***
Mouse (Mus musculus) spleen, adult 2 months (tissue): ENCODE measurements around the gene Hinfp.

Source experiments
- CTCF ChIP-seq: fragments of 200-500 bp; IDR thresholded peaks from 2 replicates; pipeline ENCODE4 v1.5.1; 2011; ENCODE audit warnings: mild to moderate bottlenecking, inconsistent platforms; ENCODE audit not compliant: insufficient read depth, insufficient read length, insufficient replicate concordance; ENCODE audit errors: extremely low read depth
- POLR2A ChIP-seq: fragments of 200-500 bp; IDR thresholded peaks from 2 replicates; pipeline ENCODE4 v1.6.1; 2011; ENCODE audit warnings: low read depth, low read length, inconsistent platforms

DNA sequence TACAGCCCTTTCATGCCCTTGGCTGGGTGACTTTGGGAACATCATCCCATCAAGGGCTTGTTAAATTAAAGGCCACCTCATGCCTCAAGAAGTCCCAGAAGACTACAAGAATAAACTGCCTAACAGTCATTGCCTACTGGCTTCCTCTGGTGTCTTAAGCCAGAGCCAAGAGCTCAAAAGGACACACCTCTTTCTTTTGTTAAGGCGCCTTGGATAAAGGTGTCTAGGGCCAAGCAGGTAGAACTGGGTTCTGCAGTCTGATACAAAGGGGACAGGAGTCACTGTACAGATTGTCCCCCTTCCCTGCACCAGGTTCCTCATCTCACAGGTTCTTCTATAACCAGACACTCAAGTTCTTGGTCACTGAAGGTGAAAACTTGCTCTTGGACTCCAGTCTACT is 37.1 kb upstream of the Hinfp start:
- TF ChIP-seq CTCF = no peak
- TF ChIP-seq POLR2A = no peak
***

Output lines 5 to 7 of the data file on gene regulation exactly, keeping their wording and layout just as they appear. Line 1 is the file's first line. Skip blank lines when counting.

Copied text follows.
DNA sequence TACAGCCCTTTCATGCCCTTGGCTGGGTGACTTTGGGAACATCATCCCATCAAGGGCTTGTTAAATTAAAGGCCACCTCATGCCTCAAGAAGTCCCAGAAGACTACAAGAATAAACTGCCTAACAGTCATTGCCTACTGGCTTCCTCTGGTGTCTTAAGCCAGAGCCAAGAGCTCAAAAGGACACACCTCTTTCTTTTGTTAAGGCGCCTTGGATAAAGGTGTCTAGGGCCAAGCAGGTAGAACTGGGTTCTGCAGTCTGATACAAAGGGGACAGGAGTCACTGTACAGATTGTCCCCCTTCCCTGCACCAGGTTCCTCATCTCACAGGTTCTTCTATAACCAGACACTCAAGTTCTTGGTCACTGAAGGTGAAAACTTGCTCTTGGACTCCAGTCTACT is 37.1 kb upstream of the Hinfp start:
- TF ChIP-seq CTCF = no peak
- TF ChIP-seq POLR2A = no peak